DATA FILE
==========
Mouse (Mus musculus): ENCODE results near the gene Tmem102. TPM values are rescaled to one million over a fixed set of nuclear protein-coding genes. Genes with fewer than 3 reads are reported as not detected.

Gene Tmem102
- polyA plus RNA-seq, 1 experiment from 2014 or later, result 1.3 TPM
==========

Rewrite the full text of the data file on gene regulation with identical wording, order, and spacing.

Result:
Mouse (Mus musculus): ENCODE results near the gene Tmem102. TPM values are rescaled to one million over a fixed set of nuclear protein-coding genes. Genes with fewer than 3 reads are reported as not detected.

Gene Tmem102
- polyA plus RNA-seq, 1 experiment from 2014 or later, result 1.3 TPM